Empathy: A blessing and a burden


I was on the metro a few days ago and a woman jumped on just as the doors closed. This is not unusual. Her attire, also, not unusual. What caught my eye was the juice packet in her hand, the soft kind that you squeeze the juice out of, and that she was squeezing it too hard. I thought to myself “Wow, she’s really getting every last drop out of that juice pack”.
I took me about two more seconds to realise that it was probably because she picked it out of a rubbish bin. I don’t know how, but I just knew it.
It was just then that she put the juice pack into a bag she was holding and pulled out a litre bottle that had some liquid in the bottom, about a tenth. I watched as the woman–whose shoulders I now noticed were bent over, making her recede into her jacket, trying to look small–took a sip from the bottle and I literally felt her recoil. I can only assume the liquid had gone bad or it was something other than what she was expecting. Every thing about her was sad, from the drape of her clothing over her slight frame, to the way her shoulders stooped and how her head hung down. The manner in which she was squeezing the very last drop of juice from that silver packet.
At the next stop, the woman hopped off the train and disappeared into the crowd.

This entire scene unfolded without me so much as seeing her face. I can tell you that her jacket was a light pink and that she wore a long dark skirt, that her hands were elegant, long fingered and creamy in tone and that she wore a very simple thin gold band on her left ring finger.
This scene went completely unnoticed by those around me and it took me two days to get over the emotions I experienced as a result. I could not stop thinking about her and I was heartsore for days.

I have always just believed I was overly sensitive and in fact, people, including my father, have asked me why I’m so sensitive. I never understood why I was so emotionally erratic, vacillating from one emotion to the next with little explanation as to why, always looking inwards for an answer. I never understood why things affected me the way that they do if there was something wrong with me that could explain why I cry after television adverts, when I read the paper, when I see cruelty, when I hear of bad things happening to people I have never met or when I watch the news, why I would get so angry as a child. It has occurred to me that I was subconsciously being affected by my brother’s anger and frustration. (Out of respect for him that is a story that won’t be told here).

I have always been this way, so I have tried to simply avoid seeing and doing things that will upset me but inevitably, because of the world we live in, I am confronted with sad or horrifying news on a regular basis, especially living in South Africa–where we have one of the worlds highest rape statistics, on the same scale as a country at war.
Every time my reaction is the same. Usually tears, most often extreme melancholy for days and there have been periods of melancholy for weeks.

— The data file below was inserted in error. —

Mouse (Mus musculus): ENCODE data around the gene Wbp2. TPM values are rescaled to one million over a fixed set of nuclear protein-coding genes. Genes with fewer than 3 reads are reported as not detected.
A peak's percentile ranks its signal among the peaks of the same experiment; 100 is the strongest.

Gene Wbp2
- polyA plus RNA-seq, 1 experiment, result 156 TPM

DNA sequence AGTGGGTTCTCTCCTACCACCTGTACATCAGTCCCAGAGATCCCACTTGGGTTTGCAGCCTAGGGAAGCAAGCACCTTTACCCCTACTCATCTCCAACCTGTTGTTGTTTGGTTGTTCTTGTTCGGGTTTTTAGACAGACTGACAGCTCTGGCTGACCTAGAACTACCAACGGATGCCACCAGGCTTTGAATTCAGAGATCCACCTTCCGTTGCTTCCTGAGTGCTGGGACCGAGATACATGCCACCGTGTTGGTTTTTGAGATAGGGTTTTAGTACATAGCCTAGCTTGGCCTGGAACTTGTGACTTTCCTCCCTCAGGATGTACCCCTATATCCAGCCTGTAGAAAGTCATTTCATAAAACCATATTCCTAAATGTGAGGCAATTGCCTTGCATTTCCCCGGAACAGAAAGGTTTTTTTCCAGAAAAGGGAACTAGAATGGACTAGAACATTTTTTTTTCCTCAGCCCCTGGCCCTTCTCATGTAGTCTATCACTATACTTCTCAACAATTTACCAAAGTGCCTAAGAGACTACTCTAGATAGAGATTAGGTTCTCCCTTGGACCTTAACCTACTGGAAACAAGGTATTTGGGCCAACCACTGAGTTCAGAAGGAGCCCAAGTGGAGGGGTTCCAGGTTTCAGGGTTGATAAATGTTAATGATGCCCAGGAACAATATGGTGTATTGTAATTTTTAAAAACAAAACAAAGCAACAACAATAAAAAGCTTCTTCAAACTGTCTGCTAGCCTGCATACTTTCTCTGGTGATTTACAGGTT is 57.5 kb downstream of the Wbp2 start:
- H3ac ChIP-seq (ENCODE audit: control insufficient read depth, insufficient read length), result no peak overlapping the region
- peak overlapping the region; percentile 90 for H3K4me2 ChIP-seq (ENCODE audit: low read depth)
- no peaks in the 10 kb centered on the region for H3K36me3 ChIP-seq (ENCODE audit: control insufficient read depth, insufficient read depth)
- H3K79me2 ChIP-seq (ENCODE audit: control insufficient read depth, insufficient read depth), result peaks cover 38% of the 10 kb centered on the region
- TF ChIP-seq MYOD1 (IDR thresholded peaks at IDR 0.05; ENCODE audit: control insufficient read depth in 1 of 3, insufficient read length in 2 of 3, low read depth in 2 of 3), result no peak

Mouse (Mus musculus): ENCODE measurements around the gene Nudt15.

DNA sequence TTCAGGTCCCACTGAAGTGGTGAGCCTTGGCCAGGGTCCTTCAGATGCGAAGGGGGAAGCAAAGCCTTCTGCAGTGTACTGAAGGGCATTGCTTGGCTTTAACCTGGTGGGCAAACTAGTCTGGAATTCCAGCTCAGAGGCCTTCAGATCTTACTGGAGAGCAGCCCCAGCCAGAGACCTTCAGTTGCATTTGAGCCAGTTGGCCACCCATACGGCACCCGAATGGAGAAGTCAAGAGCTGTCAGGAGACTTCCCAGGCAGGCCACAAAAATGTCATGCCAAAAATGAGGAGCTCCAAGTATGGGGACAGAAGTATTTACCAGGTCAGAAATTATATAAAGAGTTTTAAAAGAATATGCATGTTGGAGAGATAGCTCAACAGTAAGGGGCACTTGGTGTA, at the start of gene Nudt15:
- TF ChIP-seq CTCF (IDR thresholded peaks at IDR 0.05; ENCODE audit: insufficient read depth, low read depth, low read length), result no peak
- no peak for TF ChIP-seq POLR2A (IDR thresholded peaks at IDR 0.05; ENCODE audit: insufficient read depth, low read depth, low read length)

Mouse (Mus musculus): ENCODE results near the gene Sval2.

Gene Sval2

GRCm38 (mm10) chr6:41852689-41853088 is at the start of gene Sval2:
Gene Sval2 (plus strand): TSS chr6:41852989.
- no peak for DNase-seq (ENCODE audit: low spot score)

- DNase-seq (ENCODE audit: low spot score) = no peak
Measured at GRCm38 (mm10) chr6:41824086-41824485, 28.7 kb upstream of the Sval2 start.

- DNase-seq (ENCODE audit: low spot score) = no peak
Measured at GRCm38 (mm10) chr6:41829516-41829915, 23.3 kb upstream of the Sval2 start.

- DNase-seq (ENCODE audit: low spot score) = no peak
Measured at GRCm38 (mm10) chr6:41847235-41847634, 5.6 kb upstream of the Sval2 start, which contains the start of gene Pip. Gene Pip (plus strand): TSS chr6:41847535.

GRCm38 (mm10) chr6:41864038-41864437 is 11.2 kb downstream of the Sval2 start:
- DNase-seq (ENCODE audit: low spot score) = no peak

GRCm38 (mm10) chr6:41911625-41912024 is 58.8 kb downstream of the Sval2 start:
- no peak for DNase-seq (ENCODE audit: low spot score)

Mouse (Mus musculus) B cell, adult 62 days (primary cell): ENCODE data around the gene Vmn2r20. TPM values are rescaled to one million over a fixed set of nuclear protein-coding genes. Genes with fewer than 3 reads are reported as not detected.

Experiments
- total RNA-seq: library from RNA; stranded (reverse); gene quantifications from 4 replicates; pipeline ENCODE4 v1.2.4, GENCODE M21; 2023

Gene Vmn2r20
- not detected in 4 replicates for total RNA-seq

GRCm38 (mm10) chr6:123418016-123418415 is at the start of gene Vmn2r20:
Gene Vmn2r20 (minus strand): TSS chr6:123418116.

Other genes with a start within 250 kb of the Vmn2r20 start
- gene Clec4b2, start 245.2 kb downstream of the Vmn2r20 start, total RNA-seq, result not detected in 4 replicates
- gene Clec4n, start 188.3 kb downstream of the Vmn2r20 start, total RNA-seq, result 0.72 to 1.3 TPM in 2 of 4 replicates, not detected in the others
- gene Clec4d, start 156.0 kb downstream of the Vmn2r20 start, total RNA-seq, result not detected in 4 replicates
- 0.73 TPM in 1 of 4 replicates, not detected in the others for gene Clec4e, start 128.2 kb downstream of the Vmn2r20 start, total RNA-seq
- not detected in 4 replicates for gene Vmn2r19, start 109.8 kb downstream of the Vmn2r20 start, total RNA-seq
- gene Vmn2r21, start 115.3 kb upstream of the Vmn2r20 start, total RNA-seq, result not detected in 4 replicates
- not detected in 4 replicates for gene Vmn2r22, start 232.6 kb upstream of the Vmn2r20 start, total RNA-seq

It was actually Mr M’s observation that set me on this path of discovery in terms of my highly emotional tendencies. He, after telling me a particularly heart wrenching story about his past, noticed how I, firstly, reacted and secondly, how it affected me emotionally and remarked on how empathetic I am and how I have the ability to feel exactly what someone else is feeling without having the benefit of personal experience to draw on. He also said that it was one of the reasons he was so drawn to me initially.

That thought began to percolate and I started reading up and researching empaths, the different types and categories they fall into. For instance, you get Cognitive and Emotional empaths. Those two categories are each divided into about four sub-categories, depending on where you are doing your research. Furthermore, you get developed and undeveloped empaths. I am an Undeveloped Emotional Intuitive Empath. As soon as I started reading up on the typical characteristics of an empath, I wondered why I didn’t see it earlier.

I am called ‘undeveloped’ because I have little to no control over how deeply the emotional white noise around me affects me. It’s a very large part of the reason I find crowds and large groups utterly draining and why I prefer the safety and comfort of my loved ones. Incidentally, it’s probably the same reason I detest hospitals–the air itself feels heavy.
I have reasonably well developed social skills and I am somewhat articulate, couple this with my ability to empathise and relate to people from all walks of life and this leads people to believe that I am firstly, an extrovert and secondly, that I enjoy crowds.
Few things could be further from the truth. I am an INFJ according to the Myers-Briggs and a Blue/Red according to the Color Code. Being an empath falls squarely onto that foundation and really shouldn’t surprise anyone, least of all me.

So where to from here?

More research, more reading up on the subject and forming a clear visual of the type of empath I am and how I then go about developing the mechanisms to help me field the emotions of those around me more efficiently so they do not affect me as much as they have been, up to this point, because it is utterly exhausting. I am either going to have to adopt better coping skills or let other people’s emotions tear me apart on a daily basis. I choose the former, it’s far less traumatic.

It has been said numerous times before that knowledge is power. Knowledge is also the first step in effecting change in your own life.

Thank you for reading.


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